Measures employed by councils and care providers to balance the books has led to a “relentless rise” in social care complaints, according to the Local Government and Social Care Ombudsman (LGSCO).
In its latest annual review of complaints, published today, the ombudsman said there is a “gulf” between what the public expects and what it gets, when it comes to social care, and that the system is “progressively failing” people and their families.
Between April 2020 and March 2021, the ombudsman received 2,033 complaints and enquiries about adult social care.
That was down on the year before due to the pandemic, but the proportion of upheld complaints rose from 69% to nearly 72%.
The ombudsman said this shows a “relentless rise” over the last decade in the proportion of cases in which care users and their families have been let down by local services.
Faults the ombudsman finds in its investigations are often not due to one-off errors caused by staff under pressure, but are increasingly caused by the measures employed by councils and care providers to “mitigate the squeeze on their resources”, according to the annual review.
Michael King (pictured), Local Government and Social Care Ombudsman, said: “Viewed through the lens of complaints from the public, and our impartial findings, the adult social care system is progressively failing to deliver for those who need it most.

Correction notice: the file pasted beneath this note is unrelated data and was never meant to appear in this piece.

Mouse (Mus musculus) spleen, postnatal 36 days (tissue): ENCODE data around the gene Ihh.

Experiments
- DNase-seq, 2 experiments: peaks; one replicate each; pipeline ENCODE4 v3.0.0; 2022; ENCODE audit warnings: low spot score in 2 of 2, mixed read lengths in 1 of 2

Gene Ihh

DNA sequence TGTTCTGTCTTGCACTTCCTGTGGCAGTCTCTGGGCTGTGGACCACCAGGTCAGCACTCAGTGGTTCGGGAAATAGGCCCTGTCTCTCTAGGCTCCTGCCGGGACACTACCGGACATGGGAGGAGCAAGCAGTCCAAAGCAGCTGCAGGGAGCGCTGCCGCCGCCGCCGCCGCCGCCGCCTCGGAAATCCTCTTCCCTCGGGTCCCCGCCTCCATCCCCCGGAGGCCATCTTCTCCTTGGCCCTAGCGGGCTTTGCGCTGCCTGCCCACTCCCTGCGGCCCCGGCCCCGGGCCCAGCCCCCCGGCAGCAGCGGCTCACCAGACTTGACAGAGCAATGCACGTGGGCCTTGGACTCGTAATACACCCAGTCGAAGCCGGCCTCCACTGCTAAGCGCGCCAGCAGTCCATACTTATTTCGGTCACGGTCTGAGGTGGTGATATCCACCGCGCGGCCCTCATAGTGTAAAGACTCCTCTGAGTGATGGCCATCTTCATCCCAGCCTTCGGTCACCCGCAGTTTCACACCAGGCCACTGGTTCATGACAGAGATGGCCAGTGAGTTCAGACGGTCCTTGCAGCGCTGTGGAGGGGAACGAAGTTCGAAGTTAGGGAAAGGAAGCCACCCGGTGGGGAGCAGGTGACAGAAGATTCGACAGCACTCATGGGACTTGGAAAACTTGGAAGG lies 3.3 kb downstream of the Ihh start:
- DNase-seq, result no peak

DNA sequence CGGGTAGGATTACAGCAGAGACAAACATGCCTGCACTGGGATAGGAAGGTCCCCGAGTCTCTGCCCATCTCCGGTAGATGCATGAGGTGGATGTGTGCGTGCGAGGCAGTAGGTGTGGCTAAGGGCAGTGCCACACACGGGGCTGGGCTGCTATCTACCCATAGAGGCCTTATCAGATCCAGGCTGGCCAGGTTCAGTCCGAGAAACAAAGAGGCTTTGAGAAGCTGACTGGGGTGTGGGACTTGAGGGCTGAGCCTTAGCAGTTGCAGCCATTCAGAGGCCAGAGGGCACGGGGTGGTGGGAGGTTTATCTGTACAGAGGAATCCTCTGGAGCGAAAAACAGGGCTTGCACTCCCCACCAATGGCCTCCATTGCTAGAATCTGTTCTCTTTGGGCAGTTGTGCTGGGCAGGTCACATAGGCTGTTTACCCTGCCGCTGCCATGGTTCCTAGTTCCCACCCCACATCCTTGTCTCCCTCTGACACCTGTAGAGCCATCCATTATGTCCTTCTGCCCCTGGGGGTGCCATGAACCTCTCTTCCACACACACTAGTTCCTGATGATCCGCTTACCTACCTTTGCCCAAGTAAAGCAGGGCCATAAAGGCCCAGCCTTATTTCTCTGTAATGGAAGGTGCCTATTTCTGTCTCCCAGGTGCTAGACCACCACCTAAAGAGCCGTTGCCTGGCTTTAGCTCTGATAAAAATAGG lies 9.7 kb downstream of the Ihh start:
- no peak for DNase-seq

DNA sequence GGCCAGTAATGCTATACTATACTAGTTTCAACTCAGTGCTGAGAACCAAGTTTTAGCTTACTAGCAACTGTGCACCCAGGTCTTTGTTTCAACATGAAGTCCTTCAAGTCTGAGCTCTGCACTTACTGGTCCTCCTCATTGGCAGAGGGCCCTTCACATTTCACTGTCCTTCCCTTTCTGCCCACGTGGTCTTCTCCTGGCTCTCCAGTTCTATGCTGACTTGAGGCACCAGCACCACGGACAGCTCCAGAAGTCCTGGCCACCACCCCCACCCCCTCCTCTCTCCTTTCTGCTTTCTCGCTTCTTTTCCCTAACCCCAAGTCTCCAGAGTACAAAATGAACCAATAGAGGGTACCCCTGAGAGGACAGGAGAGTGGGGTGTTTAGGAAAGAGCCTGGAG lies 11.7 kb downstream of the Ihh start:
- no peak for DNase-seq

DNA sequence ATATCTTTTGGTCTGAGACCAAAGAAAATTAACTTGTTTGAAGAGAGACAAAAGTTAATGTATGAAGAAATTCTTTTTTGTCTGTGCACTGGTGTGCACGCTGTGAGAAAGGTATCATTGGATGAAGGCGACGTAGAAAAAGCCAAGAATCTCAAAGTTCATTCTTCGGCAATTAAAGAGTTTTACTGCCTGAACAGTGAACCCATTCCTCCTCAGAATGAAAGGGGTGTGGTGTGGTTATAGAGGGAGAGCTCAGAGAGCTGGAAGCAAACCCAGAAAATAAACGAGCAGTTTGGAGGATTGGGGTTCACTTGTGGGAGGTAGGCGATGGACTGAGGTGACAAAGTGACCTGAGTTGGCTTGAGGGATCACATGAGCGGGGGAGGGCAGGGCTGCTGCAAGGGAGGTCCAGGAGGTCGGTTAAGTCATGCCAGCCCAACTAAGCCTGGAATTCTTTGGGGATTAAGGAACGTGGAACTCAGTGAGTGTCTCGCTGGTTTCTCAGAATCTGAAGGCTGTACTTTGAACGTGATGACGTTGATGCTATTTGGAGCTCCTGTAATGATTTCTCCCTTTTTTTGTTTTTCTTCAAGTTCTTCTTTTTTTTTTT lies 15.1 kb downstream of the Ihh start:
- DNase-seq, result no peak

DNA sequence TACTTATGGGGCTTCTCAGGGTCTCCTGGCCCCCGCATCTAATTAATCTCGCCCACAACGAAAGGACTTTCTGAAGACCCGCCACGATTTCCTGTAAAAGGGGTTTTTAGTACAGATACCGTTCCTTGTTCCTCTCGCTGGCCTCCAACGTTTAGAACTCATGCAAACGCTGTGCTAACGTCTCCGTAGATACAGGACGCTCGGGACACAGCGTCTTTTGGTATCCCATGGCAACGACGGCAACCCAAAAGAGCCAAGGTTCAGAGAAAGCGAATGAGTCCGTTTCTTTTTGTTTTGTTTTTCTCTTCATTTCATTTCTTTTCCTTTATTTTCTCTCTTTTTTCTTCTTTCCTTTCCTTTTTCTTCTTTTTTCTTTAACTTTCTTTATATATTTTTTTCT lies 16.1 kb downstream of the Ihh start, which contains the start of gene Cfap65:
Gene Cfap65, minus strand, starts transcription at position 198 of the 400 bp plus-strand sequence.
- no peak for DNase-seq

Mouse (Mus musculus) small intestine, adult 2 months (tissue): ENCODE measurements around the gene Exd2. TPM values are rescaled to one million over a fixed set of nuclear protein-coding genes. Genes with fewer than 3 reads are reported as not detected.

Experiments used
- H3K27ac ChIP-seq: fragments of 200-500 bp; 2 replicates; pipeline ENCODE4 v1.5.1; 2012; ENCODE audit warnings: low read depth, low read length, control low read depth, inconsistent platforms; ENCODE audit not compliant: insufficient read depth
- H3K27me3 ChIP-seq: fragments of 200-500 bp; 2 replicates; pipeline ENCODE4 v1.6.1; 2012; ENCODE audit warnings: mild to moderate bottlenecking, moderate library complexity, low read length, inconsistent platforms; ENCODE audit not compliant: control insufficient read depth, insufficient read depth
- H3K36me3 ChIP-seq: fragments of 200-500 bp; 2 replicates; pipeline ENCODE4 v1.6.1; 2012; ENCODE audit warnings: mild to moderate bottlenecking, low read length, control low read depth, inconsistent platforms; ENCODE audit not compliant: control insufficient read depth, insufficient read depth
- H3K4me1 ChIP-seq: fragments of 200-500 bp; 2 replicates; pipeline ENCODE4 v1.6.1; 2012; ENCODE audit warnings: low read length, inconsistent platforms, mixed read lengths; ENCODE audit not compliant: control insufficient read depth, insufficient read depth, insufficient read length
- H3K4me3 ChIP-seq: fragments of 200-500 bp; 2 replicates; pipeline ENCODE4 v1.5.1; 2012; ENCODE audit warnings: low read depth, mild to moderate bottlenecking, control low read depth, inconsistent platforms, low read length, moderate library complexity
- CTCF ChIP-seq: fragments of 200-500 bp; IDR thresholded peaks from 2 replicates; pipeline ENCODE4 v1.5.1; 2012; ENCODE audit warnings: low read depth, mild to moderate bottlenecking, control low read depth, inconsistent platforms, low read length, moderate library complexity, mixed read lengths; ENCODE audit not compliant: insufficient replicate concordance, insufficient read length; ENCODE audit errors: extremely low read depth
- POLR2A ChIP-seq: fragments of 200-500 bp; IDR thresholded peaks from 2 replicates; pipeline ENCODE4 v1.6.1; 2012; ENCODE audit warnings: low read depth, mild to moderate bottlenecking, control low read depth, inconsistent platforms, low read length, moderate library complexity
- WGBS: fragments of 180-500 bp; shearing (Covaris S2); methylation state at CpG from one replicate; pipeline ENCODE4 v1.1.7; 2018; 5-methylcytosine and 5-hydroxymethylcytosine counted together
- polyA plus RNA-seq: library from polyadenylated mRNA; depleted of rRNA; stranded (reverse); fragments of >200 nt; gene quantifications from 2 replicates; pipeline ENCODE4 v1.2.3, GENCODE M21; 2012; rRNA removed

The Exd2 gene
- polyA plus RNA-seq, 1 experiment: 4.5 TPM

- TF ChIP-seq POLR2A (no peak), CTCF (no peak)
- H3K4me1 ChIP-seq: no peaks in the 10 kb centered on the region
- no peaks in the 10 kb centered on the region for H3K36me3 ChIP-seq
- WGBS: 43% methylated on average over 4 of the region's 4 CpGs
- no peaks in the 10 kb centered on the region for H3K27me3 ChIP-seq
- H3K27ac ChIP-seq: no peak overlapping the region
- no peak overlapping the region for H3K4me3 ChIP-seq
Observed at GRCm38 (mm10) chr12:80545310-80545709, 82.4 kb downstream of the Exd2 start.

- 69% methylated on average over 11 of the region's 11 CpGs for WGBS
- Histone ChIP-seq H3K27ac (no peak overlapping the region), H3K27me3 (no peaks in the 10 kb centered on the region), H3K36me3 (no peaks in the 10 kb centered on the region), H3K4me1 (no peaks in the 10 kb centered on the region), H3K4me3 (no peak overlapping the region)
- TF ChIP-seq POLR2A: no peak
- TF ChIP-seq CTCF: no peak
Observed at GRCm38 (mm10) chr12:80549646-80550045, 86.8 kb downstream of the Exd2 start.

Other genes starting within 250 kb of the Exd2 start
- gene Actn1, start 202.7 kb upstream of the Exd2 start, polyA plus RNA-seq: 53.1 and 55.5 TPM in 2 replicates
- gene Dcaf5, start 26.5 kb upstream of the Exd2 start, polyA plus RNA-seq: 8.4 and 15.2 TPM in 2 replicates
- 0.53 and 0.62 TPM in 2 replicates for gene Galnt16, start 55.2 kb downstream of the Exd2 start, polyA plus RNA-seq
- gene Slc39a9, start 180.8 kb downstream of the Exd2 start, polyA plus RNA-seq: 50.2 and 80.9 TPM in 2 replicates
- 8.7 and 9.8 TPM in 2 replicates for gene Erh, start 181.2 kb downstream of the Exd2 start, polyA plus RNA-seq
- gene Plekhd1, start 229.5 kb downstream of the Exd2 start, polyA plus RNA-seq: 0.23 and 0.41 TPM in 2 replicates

“Increasingly it is a system where exceptional and sometimes unorthodox measures are being deployed simply to balance the books – a reality we see frequently pleaded in their defence by the councils and care providers we investigate.
“At a time of such pressure, it is now more important than ever to listen to public concerns in the form of complaints: they provide free intelligence to spot problems and drive improvement.
“Following on from the recent government announcement, I hope this report and the evidence it contains can help contribute to the debate about what a more sustainable care system will look like in the future.”
Other emerging themes in the complaints review included delayed assessments preventing timely discharge from hospital and moves between providers; poor communication between hospitals and care homes; care settings and councils being inflexible and failing to properly communicate access to and availability of services; and care providers failing to manage risk.
Commenting on the report, ADASS president Stephen Chandler said: “Whenever older and disabled people, carers and families do not experience the high-quality care and support that they expect, it is essential that their concerns are listened to and addressed.
“We welcome this report. The Ombudsman is right to stress the importance of learning from such cases and we support the call for greater awareness of how to express concerns.
“This report quotes the latest ADASS Spring Survey which cites the ‘growing disconnect between increasing social care need and the financial ability and confidence of Directors to meet that need’ and underlines the urgent need for funding and reform that ensures that councils have the resources required to meet the needs of their local communities.”